Save this blackberry patch? Or start over?

About seven years ago I started a patch of Triple Crown in my garden. I’m in Zone 5A. I’ve only gotten berries one year.

The primocanes are always vigorous. The floricanes never amount to much. Most don’t leaf out, and the ones that do wither and die shortly afterward. I’ve tried laying them down and covering them with hay for winter protection. I’ve moved the bed to a spot with less shade. We’ve had cold winters and mild winters. Nothing seems to make a difference.

Anything else I should try before I rip them out? And if I do, what should I replace them with?


How big is the patch?

You could try Wilt Stop, as dissication is the problem with these. But having to buy it every year is expensive. I would still cover too. You could buy a more hardier blackberry, like Darrow, Nelson or Illini Hardy Blackberry. All are hard to find. All thorny too. Chester is slightly more hardier and thornless.
But may fail too. Chester is not as good as TC but you’re not getting any.

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The patch is about 150 ft long. It is trellised.

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I have Ouachita which I love, but I prune mine to three feet tall, before winter.

I usually just leave the canes alone for the winter. Should I be pruning them back? Thinning them? Anything I should be doing with them in the spring???

Triple crown are hardy down to -10F. There can be other things at work if your climate has been warmer than that such as cane blight If the temperature has been colder than -10 F than consider a high tunnel installation rather than replanting because you have to much time invested in a crop and the roots are worth years of your time you can’t easily get back. Burying the canes in soil would likely work to keep the plants alive but that’s a lot of work. Do a test this year and try to build a structure over a small portion of the patch and see what you have next spring. How tall are they?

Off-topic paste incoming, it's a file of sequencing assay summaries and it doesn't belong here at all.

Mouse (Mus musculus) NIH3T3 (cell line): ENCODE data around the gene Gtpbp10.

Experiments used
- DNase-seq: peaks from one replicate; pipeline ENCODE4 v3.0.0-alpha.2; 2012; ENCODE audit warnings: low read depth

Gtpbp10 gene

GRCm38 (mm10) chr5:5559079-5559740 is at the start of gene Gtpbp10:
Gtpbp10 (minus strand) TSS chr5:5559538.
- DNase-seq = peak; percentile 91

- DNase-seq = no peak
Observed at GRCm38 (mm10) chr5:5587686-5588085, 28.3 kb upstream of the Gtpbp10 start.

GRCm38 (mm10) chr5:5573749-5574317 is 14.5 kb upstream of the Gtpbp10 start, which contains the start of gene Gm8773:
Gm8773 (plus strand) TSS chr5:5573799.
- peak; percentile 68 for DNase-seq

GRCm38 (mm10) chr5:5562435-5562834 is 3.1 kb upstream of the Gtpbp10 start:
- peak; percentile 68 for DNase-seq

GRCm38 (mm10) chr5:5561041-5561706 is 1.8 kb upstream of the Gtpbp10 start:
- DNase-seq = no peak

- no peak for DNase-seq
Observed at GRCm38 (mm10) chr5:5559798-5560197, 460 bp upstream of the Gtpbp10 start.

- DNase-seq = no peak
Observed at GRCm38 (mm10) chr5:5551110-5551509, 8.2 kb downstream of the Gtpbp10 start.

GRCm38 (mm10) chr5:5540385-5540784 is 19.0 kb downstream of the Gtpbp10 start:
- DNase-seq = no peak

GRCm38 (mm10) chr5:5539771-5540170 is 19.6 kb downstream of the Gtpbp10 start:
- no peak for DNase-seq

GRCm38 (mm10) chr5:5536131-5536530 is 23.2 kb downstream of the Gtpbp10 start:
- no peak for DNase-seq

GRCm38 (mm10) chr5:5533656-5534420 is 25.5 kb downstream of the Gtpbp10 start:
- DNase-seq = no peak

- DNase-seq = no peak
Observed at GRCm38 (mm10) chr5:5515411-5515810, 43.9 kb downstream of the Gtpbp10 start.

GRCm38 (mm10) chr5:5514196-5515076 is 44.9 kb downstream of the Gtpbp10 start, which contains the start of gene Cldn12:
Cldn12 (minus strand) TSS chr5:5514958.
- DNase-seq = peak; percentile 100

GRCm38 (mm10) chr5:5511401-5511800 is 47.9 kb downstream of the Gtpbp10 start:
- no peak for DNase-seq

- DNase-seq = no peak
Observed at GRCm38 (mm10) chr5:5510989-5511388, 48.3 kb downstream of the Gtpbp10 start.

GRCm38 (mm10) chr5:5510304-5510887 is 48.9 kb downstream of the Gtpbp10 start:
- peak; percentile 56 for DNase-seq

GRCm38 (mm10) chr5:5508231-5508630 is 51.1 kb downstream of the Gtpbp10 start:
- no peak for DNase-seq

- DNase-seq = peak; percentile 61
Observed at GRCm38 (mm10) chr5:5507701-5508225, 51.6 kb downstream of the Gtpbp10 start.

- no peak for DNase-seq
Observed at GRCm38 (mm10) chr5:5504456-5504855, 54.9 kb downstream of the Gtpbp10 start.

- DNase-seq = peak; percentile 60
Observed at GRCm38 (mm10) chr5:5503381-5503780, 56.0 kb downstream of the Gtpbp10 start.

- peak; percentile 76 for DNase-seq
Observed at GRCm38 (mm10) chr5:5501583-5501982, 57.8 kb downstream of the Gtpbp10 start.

Yes, even if healthy. The plant can only produce so much sugar and nutrients. Topping them at 5 feet or 4 or 6 whatever, Keeping laterals no longer than a few feet to only 1 foot. Also only allowing so many primocanes. 5 or 6 at most, space them, remove small ones, or weak leaning ones. . Doing this will produce larger fruit with more sugar.
I agree with Clark, the high tunnel is a good idea. Protection from wind will solve your problem if it is above -10. Which is not really true, mine survived -16 and produced, but they were protected with Wilt Stop and leaves. The high tunnel should keep them warmer too, i would think?
I’m removing most of my blackberries. I’m producing way more than I need, so keeping the best of the best Triple Crown got cut. Excellent berry but is a crazy wild grower, too many suckers, hard to maintain. I prefer the less vigorous types. Which produce berries as good or better. SWD is a problem here too and TC ripens at the height of presence. So keeping earlier fruiting types, Tayberry, boysenberry, and New Berry, all of which I prefer over TC anyway. Keeping Marion too, and maybe Navaho, maybe not? I have not decided.
Good luck and keep us updated please.

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I had a similar problem with both triple crown and natchez. Each year the majority of the floricanes would leaf out poorly and the fruit just looked bad if it had any at all. The pattern I noticed was that most of the bad producers had cane borer damage that started the previous year. You might want to check for enlarged areas of the cane. This is not a solution but one of many possible identifications for your problem.

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